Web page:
Spinal Life Australia is hoping to extend their peer support services to regional Australia, through their End of Financial Year tax appeal.
- Around one in six Australians (18 percent) live with a disability
- The majority of Australians with disabilities (77 percent) live with a physical disability
- 5.7 percent of Australians have a profound or severe disability
As tax time rolls around, Spinal Life Australia is calling on Australians to support a great cause through deductible donations, to provide peer support for people with disability in regional areas.
Peer support offers people born with or who have acquired a disability to bond with, speak their mind to and seek support from someone with shared similar experiences. This kind of support goes a long way to improving the mental health and quality of life for someone who lives with disability, as it may also help some come to terms with their condition and navigate their future.
For more than 60 years, Spinal Life Australia’s mission has been to empower people with a disability to live the life they choose and create a more accessible and equitable Australia for all. The organisation began when a group of people living with paraplegia and quadriplegia met and decided they would advocate, together, for what mattered most to them. Since then, Spinal Life has grown to offer a range of support services to help people with spinal cord damage and other physical disabilities, including polio survivors, at every stage of their lives.
Brisbane woman Katie Hammond’s life changed forever, following a tragic accident which left her a paraplegic. Coming to terms with her new life was an extremely challenging experience, but through the help and support of others with similar experiences, Katie was able to find positivity in her situation. Her newfound lease on life after the accident led her to become a peer support worker, leading to her current position as a Peer Support Team Leader at Spinal Life Australia.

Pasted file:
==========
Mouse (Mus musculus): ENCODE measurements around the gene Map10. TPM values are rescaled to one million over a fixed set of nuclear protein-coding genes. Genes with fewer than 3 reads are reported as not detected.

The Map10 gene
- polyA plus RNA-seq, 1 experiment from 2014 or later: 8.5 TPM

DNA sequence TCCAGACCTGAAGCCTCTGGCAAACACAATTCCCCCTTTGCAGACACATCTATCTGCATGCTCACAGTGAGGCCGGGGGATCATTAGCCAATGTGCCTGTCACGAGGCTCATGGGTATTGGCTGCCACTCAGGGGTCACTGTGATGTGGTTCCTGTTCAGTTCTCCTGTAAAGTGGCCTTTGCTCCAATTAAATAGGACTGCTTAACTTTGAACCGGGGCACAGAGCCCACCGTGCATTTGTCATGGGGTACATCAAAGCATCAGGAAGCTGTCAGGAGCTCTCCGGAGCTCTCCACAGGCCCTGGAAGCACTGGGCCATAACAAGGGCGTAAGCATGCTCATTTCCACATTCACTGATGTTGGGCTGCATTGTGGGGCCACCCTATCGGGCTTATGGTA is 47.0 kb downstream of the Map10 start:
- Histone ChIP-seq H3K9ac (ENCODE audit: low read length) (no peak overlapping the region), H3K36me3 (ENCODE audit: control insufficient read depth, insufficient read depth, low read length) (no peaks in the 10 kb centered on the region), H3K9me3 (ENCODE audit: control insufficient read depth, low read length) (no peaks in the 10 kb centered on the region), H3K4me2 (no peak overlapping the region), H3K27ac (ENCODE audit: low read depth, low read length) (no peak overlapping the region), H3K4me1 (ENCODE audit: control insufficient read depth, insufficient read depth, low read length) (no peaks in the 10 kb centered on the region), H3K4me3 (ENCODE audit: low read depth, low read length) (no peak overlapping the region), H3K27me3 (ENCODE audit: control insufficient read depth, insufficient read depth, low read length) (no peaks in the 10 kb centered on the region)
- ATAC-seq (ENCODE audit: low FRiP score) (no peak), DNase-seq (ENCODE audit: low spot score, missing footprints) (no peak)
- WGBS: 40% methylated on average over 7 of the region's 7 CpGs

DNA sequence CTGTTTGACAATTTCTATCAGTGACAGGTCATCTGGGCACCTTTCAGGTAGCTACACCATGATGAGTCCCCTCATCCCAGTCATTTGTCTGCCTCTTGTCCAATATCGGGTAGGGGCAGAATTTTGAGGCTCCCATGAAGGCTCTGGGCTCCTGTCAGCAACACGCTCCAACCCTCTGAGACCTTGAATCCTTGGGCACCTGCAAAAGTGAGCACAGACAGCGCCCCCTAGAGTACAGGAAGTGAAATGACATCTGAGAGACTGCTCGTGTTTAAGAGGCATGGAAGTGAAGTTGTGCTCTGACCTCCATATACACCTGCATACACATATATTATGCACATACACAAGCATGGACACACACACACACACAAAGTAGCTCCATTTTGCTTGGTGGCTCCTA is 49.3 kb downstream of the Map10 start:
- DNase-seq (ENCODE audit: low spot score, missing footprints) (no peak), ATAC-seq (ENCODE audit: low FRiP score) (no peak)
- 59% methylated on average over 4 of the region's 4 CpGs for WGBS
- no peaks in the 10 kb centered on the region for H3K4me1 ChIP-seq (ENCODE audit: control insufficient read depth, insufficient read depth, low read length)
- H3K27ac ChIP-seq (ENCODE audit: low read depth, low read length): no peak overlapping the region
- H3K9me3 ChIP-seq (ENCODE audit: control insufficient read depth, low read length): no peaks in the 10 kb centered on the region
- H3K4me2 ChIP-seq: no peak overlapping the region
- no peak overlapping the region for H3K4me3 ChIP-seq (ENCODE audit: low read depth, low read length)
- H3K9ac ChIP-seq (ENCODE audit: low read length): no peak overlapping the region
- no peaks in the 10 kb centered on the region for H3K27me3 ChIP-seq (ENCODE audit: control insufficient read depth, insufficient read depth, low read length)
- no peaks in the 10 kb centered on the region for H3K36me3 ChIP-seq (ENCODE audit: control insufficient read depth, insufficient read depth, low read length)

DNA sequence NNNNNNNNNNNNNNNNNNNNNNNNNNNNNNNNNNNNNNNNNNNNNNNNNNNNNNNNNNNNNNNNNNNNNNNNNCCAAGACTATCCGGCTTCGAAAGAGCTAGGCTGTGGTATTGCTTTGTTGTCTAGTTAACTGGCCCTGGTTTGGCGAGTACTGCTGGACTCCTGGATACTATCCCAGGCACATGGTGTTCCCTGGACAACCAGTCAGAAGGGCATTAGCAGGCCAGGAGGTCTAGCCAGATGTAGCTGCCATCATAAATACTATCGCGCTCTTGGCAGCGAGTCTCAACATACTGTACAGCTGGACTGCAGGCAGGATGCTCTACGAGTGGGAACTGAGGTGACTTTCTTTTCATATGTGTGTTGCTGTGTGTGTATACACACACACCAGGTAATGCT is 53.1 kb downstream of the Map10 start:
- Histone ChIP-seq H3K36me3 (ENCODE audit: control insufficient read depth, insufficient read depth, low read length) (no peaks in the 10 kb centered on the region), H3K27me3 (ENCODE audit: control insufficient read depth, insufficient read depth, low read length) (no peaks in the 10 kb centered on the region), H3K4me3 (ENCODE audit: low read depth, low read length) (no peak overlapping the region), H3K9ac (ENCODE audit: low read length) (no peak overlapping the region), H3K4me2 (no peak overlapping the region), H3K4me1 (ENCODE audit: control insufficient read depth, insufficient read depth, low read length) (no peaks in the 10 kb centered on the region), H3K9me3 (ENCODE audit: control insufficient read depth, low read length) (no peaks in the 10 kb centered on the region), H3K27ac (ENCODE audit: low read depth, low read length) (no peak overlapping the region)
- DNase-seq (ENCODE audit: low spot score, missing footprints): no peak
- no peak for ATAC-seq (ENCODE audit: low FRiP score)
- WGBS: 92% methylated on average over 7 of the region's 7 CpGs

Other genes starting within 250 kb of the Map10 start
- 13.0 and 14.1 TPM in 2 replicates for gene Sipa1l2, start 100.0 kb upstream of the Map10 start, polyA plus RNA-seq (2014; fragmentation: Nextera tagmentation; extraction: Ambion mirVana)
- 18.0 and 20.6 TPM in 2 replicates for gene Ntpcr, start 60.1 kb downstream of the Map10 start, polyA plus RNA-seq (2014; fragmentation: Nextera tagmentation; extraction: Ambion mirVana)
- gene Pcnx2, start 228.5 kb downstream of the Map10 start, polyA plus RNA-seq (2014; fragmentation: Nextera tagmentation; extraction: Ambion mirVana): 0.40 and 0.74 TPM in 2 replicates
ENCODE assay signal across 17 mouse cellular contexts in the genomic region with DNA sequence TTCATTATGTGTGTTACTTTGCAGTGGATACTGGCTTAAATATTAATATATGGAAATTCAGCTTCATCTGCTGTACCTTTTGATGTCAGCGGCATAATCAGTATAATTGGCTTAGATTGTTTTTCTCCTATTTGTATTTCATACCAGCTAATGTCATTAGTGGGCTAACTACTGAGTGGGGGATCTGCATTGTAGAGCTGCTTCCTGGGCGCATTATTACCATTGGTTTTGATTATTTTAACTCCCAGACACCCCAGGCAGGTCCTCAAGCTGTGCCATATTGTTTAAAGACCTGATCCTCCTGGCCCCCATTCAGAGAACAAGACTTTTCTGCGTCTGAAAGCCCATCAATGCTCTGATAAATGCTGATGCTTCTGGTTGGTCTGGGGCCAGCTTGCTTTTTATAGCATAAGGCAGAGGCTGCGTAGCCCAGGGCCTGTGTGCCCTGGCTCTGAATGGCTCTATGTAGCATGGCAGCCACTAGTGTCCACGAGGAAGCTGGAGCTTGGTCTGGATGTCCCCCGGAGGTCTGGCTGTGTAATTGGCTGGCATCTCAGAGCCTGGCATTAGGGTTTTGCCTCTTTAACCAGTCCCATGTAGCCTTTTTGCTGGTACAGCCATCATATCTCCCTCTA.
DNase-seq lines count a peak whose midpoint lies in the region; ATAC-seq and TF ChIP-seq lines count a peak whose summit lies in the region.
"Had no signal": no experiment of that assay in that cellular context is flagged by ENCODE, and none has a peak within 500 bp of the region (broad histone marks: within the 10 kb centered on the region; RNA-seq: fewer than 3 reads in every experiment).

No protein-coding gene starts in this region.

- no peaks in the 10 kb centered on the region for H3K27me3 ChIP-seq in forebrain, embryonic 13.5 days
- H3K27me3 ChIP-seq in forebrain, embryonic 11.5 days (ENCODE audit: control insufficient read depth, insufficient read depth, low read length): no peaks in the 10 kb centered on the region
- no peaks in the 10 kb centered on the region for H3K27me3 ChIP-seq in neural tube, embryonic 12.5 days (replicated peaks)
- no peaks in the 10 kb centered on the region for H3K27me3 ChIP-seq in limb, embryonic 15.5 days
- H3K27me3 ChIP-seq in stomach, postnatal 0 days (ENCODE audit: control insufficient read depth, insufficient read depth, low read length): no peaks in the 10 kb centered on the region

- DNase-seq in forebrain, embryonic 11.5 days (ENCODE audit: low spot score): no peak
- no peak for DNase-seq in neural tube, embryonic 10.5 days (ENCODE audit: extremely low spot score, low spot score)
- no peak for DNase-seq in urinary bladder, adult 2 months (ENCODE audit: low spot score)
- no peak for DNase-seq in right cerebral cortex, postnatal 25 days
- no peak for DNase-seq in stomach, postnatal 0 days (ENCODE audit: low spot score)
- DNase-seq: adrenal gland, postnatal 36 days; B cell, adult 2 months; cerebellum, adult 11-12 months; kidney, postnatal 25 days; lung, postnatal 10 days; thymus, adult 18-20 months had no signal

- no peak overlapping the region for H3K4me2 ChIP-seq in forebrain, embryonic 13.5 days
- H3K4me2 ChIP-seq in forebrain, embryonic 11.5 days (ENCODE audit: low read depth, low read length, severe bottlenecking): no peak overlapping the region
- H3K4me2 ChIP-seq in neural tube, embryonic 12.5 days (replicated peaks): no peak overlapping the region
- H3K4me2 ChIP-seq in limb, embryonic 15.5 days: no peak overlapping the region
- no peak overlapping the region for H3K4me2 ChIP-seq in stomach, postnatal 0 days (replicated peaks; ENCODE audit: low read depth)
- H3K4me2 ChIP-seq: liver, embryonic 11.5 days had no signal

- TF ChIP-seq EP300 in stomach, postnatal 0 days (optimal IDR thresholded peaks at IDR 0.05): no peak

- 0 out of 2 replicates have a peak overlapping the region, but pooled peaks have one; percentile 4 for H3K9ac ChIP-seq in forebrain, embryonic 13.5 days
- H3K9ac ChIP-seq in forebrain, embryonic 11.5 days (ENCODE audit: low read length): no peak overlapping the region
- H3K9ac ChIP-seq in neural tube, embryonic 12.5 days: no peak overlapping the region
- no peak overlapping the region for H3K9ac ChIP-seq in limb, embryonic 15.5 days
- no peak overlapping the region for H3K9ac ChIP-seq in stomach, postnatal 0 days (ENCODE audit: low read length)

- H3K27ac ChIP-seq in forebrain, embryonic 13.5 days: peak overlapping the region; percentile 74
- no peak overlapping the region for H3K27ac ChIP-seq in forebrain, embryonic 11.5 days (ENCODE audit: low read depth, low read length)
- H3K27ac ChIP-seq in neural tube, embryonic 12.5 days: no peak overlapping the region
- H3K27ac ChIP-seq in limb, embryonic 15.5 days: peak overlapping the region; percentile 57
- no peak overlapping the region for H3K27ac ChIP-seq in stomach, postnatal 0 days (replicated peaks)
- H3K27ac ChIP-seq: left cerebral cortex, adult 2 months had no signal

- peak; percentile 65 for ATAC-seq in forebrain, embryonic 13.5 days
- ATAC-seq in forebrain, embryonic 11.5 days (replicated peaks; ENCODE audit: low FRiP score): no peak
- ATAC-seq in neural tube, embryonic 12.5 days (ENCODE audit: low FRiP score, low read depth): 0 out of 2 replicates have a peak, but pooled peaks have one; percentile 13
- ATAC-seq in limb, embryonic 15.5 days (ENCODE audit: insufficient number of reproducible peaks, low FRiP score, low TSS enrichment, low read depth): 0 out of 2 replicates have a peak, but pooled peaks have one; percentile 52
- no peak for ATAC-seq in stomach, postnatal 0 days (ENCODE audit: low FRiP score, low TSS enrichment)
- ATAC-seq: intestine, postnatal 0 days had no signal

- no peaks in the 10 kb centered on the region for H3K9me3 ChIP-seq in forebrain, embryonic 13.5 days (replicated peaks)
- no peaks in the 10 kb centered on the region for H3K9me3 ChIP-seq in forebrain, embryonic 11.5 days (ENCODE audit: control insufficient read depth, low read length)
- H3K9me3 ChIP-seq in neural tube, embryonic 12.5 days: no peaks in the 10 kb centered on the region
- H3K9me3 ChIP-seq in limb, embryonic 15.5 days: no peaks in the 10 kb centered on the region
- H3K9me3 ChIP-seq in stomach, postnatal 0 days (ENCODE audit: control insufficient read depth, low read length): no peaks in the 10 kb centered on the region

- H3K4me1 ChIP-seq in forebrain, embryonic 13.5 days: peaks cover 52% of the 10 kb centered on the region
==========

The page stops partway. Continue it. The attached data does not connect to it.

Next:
Katie’s passion for fitness and mental health means she’s constantly pushing her boundaries by trying something different or something new every day.
“It’s one of those sliding door moments — what would have happened if I didn’t have that injury? Every moment in my life pointed me in so many different directions, so it’s probably easy to see that having my injury has given me the opportunity to learn so much about the medical industry, the human body and how disability can impact someone’s life,” says Ms Hammond.
“In the really early days after having an injury, you don’t know what you don’t know. The job that I have as a peer support officer now gives me the opportunity to open people’s eyes to other ways of doing things and the potential of being able to do whatever it is you want to do. We’ve just got to figure out how and what kind of ‘how’ to get there.”
“[Mental well-being is] absolutely everything. I work in the spinal injuries unit as the team leader for the peer support program and the first thing that we find is that we can’t help the fact that you’re experiencing a disability. You’re going to have to put those stitches together, but it’s how you think about it that makes a difference. It’s the support that you receive, it’s the ability to process what’s been going on and to give a voice to those feelings, to give a sense of normalcy to those feelings,” Katie adds.
Mark Townend, CEO of Spinal Life Australia, says peer support services for people living with disabilities should not be limited to those who live in major cities and metropolitan areas. He says that extending such support to regional Australia is a major priority.
“We firmly believe that everyone, regardless of their location, deserves access to peer support programs. It is a powerful tool that fosters connections, promotes personal growth, and provides a sense of belonging,” he says.
“Through our tax appeal campaign, we aim to bridge the gap and bring these crucial services to regional areas, empowering individuals with disabilities to thrive.”
Peer support plays a critical role in improving the lives of people living with disabilities, as it allows them to connect with others who have had similar experiences, challenges, and triumphs, and ultimately helps them to adjust to their new normal. By sharing knowledge, insights, and encouragement, peer support provides a valuable support network that can positively impact mental well-being, self-confidence, and overall quality of life.